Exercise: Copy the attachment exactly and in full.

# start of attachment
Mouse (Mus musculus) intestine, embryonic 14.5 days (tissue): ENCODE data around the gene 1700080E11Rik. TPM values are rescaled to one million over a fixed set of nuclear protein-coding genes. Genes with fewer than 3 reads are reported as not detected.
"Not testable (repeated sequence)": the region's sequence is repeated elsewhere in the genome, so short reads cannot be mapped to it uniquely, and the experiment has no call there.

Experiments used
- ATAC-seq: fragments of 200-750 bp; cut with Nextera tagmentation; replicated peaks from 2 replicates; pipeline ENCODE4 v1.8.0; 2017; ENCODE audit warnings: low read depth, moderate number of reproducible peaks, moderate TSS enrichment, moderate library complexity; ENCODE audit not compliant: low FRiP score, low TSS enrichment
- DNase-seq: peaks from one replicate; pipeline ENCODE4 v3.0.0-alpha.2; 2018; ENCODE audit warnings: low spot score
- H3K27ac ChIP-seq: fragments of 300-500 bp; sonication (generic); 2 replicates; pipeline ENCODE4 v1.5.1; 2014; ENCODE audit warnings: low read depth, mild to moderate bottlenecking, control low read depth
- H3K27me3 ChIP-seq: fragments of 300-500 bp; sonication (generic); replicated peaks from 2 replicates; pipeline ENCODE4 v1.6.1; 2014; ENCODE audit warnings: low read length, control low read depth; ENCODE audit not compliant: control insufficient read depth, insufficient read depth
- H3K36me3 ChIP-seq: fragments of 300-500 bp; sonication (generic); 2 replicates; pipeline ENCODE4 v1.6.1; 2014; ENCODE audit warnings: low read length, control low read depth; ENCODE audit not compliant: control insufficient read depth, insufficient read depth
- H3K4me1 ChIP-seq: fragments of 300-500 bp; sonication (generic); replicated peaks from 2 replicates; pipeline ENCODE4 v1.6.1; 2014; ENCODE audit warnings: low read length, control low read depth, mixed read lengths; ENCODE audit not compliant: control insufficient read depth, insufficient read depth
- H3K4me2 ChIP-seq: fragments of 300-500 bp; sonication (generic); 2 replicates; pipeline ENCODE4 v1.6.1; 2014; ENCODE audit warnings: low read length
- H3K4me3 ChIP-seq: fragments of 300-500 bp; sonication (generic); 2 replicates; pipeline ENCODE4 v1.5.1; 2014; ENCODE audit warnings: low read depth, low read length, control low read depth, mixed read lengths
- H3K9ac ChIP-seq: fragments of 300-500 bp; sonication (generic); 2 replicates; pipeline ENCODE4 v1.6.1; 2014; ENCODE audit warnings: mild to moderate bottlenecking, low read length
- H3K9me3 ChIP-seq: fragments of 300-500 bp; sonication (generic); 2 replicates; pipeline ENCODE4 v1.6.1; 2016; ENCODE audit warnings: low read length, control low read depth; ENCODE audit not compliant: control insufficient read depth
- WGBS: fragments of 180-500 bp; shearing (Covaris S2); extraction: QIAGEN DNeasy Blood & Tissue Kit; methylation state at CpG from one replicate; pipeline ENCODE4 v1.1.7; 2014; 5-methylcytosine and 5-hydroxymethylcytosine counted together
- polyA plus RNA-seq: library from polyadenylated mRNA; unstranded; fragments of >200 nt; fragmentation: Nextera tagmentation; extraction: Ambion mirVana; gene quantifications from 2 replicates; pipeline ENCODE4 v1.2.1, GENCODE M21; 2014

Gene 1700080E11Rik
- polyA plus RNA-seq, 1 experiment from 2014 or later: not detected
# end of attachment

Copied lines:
Mouse (Mus musculus) intestine, embryonic 14.5 days (tissue): ENCODE data around the gene 1700080E11Rik. TPM values are rescaled to one million over a fixed set of nuclear protein-coding genes. Genes with fewer than 3 reads are reported as not detected.
"Not testable (repeated sequence)": the region's sequence is repeated elsewhere in the genome, so short reads cannot be mapped to it uniquely, and the experiment has no call there.

Experiments used
- ATAC-seq: fragments of 200-750 bp; cut with Nextera tagmentation; replicated peaks from 2 replicates; pipeline ENCODE4 v1.8.0; 2017; ENCODE audit warnings: low read depth, moderate number of reproducible peaks, moderate TSS enrichment, moderate library complexity; ENCODE audit not compliant: low FRiP score, low TSS enrichment
- DNase-seq: peaks from one replicate; pipeline ENCODE4 v3.0.0-alpha.2; 2018; ENCODE audit warnings: low spot score
- H3K27ac ChIP-seq: fragments of 300-500 bp; sonication (generic); 2 replicates; pipeline ENCODE4 v1.5.1; 2014; ENCODE audit warnings: low read depth, mild to moderate bottlenecking, control low read depth
- H3K27me3 ChIP-seq: fragments of 300-500 bp; sonication (generic); replicated peaks from 2 replicates; pipeline ENCODE4 v1.6.1; 2014; ENCODE audit warnings: low read length, control low read depth; ENCODE audit not compliant: control insufficient read depth, insufficient read depth
- H3K36me3 ChIP-seq: fragments of 300-500 bp; sonication (generic); 2 replicates; pipeline ENCODE4 v1.6.1; 2014; ENCODE audit warnings: low read length, control low read depth; ENCODE audit not compliant: control insufficient read depth, insufficient read depth
- H3K4me1 ChIP-seq: fragments of 300-500 bp; sonication (generic); replicated peaks from 2 replicates; pipeline ENCODE4 v1.6.1; 2014; ENCODE audit warnings: low read length, control low read depth, mixed read lengths; ENCODE audit not compliant: control insufficient read depth, insufficient read depth
- H3K4me2 ChIP-seq: fragments of 300-500 bp; sonication (generic); 2 replicates; pipeline ENCODE4 v1.6.1; 2014; ENCODE audit warnings: low read length
- H3K4me3 ChIP-seq: fragments of 300-500 bp; sonication (generic); 2 replicates; pipeline ENCODE4 v1.5.1; 2014; ENCODE audit warnings: low read depth, low read length, control low read depth, mixed read lengths
- H3K9ac ChIP-seq: fragments of 300-500 bp; sonication (generic); 2 replicates; pipeline ENCODE4 v1.6.1; 2014; ENCODE audit warnings: mild to moderate bottlenecking, low read length
- H3K9me3 ChIP-seq: fragments of 300-500 bp; sonication (generic); 2 replicates; pipeline ENCODE4 v1.6.1; 2016; ENCODE audit warnings: low read length, control low read depth; ENCODE audit not compliant: control insufficient read depth
- WGBS: fragments of 180-500 bp; shearing (Covaris S2); extraction: QIAGEN DNeasy Blood & Tissue Kit; methylation state at CpG from one replicate; pipeline ENCODE4 v1.1.7; 2014; 5-methylcytosine and 5-hydroxymethylcytosine counted together
- polyA plus RNA-seq: library from polyadenylated mRNA; unstranded; fragments of >200 nt; fragmentation: Nextera tagmentation; extraction: Ambion mirVana; gene quantifications from 2 replicates; pipeline ENCODE4 v1.2.1, GENCODE M21; 2014

Gene 1700080E11Rik
- polyA plus RNA-seq, 1 experiment from 2014 or later: not detected